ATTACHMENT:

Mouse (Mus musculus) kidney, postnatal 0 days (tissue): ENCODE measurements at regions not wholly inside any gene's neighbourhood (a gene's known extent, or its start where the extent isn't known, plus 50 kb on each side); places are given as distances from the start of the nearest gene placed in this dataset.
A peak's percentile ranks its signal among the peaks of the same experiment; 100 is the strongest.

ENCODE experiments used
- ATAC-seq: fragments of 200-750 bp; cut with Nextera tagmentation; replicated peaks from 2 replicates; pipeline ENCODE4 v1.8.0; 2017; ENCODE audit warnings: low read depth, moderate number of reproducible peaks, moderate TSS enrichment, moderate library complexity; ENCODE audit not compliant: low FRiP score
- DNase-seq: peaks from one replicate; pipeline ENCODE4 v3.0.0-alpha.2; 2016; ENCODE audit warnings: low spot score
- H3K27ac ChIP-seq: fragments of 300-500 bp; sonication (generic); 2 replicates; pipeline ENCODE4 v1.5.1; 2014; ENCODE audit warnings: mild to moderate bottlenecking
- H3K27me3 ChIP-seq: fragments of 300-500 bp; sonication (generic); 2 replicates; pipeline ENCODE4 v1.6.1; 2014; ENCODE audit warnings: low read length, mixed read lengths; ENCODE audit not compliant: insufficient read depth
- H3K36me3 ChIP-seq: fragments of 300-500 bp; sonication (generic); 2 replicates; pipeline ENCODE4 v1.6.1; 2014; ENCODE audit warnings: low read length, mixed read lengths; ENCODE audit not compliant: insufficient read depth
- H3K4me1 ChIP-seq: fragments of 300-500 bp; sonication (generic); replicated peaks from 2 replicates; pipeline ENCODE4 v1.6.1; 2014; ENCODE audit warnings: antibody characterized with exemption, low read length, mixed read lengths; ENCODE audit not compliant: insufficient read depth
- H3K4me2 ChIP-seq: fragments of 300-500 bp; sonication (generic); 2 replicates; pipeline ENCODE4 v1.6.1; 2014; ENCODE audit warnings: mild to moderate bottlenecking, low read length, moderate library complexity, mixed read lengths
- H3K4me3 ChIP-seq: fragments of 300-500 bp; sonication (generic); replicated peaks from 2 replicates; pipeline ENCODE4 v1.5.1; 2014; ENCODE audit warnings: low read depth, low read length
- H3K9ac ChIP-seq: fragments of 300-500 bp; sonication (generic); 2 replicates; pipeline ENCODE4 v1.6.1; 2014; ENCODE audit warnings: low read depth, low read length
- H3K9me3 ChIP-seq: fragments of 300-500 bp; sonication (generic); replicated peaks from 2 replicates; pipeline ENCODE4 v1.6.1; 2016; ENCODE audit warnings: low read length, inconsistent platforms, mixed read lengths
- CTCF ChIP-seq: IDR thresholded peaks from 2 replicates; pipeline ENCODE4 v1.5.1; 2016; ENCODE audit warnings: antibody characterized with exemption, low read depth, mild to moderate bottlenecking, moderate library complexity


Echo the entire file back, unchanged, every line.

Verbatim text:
Mouse (Mus musculus) kidney, postnatal 0 days (tissue): ENCODE measurements at regions not wholly inside any gene's neighbourhood (a gene's known extent, or its start where the extent isn't known, plus 50 kb on each side); places are given as distances from the start of the nearest gene placed in this dataset.
A peak's percentile ranks its signal among the peaks of the same experiment; 100 is the strongest.

ENCODE experiments used
- ATAC-seq: fragments of 200-750 bp; cut with Nextera tagmentation; replicated peaks from 2 replicates; pipeline ENCODE4 v1.8.0; 2017; ENCODE audit warnings: low read depth, moderate number of reproducible peaks, moderate TSS enrichment, moderate library complexity; ENCODE audit not compliant: low FRiP score
- DNase-seq: peaks from one replicate; pipeline ENCODE4 v3.0.0-alpha.2; 2016; ENCODE audit warnings: low spot score
- H3K27ac ChIP-seq: fragments of 300-500 bp; sonication (generic); 2 replicates; pipeline ENCODE4 v1.5.1; 2014; ENCODE audit warnings: mild to moderate bottlenecking
- H3K27me3 ChIP-seq: fragments of 300-500 bp; sonication (generic); 2 replicates; pipeline ENCODE4 v1.6.1; 2014; ENCODE audit warnings: low read length, mixed read lengths; ENCODE audit not compliant: insufficient read depth
- H3K36me3 ChIP-seq: fragments of 300-500 bp; sonication (generic); 2 replicates; pipeline ENCODE4 v1.6.1; 2014; ENCODE audit warnings: low read length, mixed read lengths; ENCODE audit not compliant: insufficient read depth
- H3K4me1 ChIP-seq: fragments of 300-500 bp; sonication (generic); replicated peaks from 2 replicates; pipeline ENCODE4 v1.6.1; 2014; ENCODE audit warnings: antibody characterized with exemption, low read length, mixed read lengths; ENCODE audit not compliant: insufficient read depth
- H3K4me2 ChIP-seq: fragments of 300-500 bp; sonication (generic); 2 replicates; pipeline ENCODE4 v1.6.1; 2014; ENCODE audit warnings: mild to moderate bottlenecking, low read length, moderate library complexity, mixed read lengths
- H3K4me3 ChIP-seq: fragments of 300-500 bp; sonication (generic); replicated peaks from 2 replicates; pipeline ENCODE4 v1.5.1; 2014; ENCODE audit warnings: low read depth, low read length
- H3K9ac ChIP-seq: fragments of 300-500 bp; sonication (generic); 2 replicates; pipeline ENCODE4 v1.6.1; 2014; ENCODE audit warnings: low read depth, low read length
- H3K9me3 ChIP-seq: fragments of 300-500 bp; sonication (generic); replicated peaks from 2 replicates; pipeline ENCODE4 v1.6.1; 2016; ENCODE audit warnings: low read length, inconsistent platforms, mixed read lengths
- CTCF ChIP-seq: IDR thresholded peaks from 2 replicates; pipeline ENCODE4 v1.5.1; 2016; ENCODE audit warnings: antibody characterized with exemption, low read depth, mild to moderate bottlenecking, moderate library complexity